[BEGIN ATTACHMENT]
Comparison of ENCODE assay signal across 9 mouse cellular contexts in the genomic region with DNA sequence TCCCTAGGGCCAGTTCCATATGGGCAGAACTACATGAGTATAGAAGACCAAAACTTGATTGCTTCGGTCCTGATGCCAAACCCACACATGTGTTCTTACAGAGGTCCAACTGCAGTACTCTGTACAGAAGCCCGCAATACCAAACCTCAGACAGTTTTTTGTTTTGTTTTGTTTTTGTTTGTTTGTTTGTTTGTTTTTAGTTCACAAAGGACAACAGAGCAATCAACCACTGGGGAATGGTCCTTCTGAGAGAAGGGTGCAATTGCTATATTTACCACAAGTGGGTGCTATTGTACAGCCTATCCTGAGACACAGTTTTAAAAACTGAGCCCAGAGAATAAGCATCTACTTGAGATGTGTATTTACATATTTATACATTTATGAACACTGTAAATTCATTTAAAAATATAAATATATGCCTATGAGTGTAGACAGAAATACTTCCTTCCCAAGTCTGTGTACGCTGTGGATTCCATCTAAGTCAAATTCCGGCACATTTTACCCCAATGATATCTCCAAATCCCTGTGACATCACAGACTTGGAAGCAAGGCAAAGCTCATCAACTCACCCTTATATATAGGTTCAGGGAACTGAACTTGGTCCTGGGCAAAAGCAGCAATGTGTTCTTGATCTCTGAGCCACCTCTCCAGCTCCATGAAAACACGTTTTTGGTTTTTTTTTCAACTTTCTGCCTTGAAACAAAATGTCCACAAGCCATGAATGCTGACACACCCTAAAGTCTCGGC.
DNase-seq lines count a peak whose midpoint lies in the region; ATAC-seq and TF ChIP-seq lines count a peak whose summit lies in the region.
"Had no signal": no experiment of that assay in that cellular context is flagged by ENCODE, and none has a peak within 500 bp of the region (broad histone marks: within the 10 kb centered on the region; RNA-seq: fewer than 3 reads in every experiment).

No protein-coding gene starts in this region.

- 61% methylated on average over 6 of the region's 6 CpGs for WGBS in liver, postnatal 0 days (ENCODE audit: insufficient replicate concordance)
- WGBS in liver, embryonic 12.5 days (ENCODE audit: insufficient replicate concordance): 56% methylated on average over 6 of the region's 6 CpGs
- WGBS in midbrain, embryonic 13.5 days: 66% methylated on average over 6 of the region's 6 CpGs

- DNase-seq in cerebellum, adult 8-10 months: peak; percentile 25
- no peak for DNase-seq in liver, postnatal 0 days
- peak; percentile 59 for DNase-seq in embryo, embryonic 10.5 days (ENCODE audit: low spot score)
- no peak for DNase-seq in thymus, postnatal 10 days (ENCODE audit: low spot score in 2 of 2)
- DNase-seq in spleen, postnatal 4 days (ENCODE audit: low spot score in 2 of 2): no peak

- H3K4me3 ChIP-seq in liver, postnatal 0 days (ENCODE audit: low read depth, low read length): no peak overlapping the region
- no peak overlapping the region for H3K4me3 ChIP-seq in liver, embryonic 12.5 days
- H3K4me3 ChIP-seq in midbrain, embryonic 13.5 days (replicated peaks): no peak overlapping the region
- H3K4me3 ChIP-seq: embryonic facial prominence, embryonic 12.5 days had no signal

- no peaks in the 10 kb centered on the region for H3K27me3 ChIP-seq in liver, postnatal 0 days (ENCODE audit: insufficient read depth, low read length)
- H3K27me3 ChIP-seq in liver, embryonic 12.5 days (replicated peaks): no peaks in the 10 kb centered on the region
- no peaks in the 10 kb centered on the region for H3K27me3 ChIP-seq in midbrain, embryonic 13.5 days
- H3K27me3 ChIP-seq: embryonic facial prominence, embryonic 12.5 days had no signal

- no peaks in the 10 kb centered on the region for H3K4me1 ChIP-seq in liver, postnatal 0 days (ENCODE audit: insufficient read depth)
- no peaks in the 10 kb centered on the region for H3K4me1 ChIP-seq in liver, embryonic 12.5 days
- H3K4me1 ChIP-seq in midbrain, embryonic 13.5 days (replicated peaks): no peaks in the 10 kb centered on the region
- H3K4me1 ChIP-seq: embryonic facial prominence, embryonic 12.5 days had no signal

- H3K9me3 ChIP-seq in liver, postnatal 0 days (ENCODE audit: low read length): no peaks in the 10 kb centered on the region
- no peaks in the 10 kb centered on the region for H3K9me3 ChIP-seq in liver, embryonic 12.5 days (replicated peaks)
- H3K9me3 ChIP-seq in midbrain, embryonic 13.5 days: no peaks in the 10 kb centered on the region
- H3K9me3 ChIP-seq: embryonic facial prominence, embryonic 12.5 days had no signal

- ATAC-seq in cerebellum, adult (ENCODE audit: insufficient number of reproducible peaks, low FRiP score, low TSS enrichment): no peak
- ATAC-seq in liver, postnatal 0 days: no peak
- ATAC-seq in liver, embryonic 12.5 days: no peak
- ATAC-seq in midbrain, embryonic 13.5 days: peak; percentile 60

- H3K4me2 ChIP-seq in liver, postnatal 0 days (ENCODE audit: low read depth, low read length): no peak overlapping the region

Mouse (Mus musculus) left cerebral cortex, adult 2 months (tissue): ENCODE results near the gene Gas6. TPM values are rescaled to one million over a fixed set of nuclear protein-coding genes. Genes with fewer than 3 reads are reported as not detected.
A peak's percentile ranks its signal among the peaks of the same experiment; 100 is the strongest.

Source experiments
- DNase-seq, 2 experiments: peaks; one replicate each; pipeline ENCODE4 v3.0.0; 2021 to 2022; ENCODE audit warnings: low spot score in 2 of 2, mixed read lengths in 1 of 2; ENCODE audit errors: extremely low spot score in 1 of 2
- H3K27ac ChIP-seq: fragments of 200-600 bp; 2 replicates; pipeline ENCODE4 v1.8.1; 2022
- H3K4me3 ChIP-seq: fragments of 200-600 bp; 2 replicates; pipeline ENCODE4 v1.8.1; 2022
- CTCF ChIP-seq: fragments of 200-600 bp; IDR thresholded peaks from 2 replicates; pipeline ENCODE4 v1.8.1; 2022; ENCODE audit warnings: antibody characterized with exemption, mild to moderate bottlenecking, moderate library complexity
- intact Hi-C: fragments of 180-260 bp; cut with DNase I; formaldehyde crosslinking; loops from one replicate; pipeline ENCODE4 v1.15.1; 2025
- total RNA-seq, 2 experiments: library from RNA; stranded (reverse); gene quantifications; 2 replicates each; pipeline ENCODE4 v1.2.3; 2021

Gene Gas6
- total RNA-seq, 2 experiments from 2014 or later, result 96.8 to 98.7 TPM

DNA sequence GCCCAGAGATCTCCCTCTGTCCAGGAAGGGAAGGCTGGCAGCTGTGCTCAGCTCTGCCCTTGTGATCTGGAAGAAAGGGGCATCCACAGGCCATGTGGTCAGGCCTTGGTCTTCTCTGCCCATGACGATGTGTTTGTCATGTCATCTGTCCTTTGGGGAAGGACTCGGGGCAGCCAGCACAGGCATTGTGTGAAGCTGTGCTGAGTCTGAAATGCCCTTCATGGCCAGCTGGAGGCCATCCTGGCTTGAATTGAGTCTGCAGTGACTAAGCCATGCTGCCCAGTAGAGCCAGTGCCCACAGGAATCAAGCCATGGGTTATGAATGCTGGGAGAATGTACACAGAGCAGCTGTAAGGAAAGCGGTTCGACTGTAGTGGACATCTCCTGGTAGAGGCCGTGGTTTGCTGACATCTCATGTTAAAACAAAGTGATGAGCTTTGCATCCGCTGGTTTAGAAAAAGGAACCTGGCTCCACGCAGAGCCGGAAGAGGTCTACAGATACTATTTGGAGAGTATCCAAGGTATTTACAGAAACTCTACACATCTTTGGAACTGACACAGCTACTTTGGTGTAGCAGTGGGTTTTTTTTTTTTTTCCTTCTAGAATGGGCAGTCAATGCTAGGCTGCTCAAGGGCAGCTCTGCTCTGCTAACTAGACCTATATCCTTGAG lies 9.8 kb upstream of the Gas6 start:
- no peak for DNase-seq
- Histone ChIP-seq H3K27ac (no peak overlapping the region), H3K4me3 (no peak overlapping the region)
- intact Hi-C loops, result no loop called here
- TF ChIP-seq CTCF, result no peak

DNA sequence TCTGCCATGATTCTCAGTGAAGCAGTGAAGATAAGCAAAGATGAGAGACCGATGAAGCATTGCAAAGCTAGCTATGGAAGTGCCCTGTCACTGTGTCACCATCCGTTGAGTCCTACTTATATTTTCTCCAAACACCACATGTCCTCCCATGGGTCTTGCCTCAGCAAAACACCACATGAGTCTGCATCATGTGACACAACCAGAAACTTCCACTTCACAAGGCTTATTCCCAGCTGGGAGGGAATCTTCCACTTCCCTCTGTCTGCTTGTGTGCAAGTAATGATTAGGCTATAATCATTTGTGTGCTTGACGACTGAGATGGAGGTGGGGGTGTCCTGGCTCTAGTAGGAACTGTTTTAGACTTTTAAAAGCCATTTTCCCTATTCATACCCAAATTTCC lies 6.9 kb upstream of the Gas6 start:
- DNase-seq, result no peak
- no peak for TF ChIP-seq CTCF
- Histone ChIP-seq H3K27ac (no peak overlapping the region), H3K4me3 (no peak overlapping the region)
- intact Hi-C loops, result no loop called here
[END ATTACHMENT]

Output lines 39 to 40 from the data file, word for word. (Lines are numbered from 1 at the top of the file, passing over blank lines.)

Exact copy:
- H3K4me3 ChIP-seq: fragments of 200-600 bp; 2 replicates; pipeline ENCODE4 v1.8.1; 2022
- CTCF ChIP-seq: fragments of 200-600 bp; IDR thresholded peaks from 2 replicates; pipeline ENCODE4 v1.8.1; 2022; ENCODE audit warnings: antibody characterized with exemption, mild to moderate bottlenecking, moderate library complexity